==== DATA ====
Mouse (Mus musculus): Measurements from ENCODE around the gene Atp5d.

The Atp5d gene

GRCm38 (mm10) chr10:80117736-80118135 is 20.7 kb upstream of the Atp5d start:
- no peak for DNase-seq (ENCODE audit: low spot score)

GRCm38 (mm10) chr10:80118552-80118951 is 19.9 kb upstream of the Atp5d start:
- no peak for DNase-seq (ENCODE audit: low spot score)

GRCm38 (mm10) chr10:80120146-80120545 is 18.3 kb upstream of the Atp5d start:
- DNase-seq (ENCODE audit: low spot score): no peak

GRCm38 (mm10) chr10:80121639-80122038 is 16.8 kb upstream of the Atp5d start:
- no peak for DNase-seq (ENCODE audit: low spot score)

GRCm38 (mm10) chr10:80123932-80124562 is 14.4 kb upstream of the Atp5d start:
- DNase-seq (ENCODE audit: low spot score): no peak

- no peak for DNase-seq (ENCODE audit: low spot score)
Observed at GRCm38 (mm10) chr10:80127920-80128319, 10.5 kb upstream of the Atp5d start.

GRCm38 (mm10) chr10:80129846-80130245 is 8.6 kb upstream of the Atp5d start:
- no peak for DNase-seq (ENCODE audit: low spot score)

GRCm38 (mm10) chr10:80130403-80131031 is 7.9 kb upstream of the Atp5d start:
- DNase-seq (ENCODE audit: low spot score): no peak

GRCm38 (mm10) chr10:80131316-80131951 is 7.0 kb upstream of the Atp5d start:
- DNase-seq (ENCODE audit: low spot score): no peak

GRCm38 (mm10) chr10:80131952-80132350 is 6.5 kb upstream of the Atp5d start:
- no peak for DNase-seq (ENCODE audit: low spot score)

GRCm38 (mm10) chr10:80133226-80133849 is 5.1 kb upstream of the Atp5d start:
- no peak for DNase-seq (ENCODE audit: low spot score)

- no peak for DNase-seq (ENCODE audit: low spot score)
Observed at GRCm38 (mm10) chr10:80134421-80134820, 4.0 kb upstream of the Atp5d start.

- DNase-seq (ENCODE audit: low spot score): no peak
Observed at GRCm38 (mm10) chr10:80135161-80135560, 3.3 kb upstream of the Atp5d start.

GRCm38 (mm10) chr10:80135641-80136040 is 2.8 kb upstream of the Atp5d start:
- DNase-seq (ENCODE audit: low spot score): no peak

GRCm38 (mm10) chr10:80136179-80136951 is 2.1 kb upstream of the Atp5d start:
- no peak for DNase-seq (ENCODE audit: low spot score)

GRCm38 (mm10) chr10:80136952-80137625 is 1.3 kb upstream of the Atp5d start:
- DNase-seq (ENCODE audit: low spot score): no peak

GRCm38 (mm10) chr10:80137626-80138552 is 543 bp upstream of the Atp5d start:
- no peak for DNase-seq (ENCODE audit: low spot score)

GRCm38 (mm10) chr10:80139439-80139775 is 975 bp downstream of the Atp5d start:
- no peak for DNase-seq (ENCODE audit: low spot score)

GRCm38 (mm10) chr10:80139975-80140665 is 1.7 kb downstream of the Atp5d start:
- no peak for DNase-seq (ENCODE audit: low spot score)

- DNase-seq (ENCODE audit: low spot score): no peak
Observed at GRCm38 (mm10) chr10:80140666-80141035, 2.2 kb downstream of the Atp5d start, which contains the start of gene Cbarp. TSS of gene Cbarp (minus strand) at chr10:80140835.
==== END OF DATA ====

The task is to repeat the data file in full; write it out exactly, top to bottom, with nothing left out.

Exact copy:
Mouse (Mus musculus): Measurements from ENCODE around the gene Atp5d.

The Atp5d gene

GRCm38 (mm10) chr10:80117736-80118135 is 20.7 kb upstream of the Atp5d start:
- no peak for DNase-seq (ENCODE audit: low spot score)

GRCm38 (mm10) chr10:80118552-80118951 is 19.9 kb upstream of the Atp5d start:
- no peak for DNase-seq (ENCODE audit: low spot score)

GRCm38 (mm10) chr10:80120146-80120545 is 18.3 kb upstream of the Atp5d start:
- DNase-seq (ENCODE audit: low spot score): no peak

GRCm38 (mm10) chr10:80121639-80122038 is 16.8 kb upstream of the Atp5d start:
- no peak for DNase-seq (ENCODE audit: low spot score)

GRCm38 (mm10) chr10:80123932-80124562 is 14.4 kb upstream of the Atp5d start:
- DNase-seq (ENCODE audit: low spot score): no peak

- no peak for DNase-seq (ENCODE audit: low spot score)
Observed at GRCm38 (mm10) chr10:80127920-80128319, 10.5 kb upstream of the Atp5d start.

GRCm38 (mm10) chr10:80129846-80130245 is 8.6 kb upstream of the Atp5d start:
- no peak for DNase-seq (ENCODE audit: low spot score)

GRCm38 (mm10) chr10:80130403-80131031 is 7.9 kb upstream of the Atp5d start:
- DNase-seq (ENCODE audit: low spot score): no peak

GRCm38 (mm10) chr10:80131316-80131951 is 7.0 kb upstream of the Atp5d start:
- DNase-seq (ENCODE audit: low spot score): no peak

GRCm38 (mm10) chr10:80131952-80132350 is 6.5 kb upstream of the Atp5d start:
- no peak for DNase-seq (ENCODE audit: low spot score)

GRCm38 (mm10) chr10:80133226-80133849 is 5.1 kb upstream of the Atp5d start:
- no peak for DNase-seq (ENCODE audit: low spot score)

- no peak for DNase-seq (ENCODE audit: low spot score)
Observed at GRCm38 (mm10) chr10:80134421-80134820, 4.0 kb upstream of the Atp5d start.

- DNase-seq (ENCODE audit: low spot score): no peak
Observed at GRCm38 (mm10) chr10:80135161-80135560, 3.3 kb upstream of the Atp5d start.

GRCm38 (mm10) chr10:80135641-80136040 is 2.8 kb upstream of the Atp5d start:
- DNase-seq (ENCODE audit: low spot score): no peak

GRCm38 (mm10) chr10:80136179-80136951 is 2.1 kb upstream of the Atp5d start:
- no peak for DNase-seq (ENCODE audit: low spot score)

GRCm38 (mm10) chr10:80136952-80137625 is 1.3 kb upstream of the Atp5d start:
- DNase-seq (ENCODE audit: low spot score): no peak

GRCm38 (mm10) chr10:80137626-80138552 is 543 bp upstream of the Atp5d start:
- no peak for DNase-seq (ENCODE audit: low spot score)

GRCm38 (mm10) chr10:80139439-80139775 is 975 bp downstream of the Atp5d start:
- no peak for DNase-seq (ENCODE audit: low spot score)

GRCm38 (mm10) chr10:80139975-80140665 is 1.7 kb downstream of the Atp5d start:
- no peak for DNase-seq (ENCODE audit: low spot score)

- DNase-seq (ENCODE audit: low spot score): no peak
Observed at GRCm38 (mm10) chr10:80140666-80141035, 2.2 kb downstream of the Atp5d start, which contains the start of gene Cbarp. TSS of gene Cbarp (minus strand) at chr10:80140835.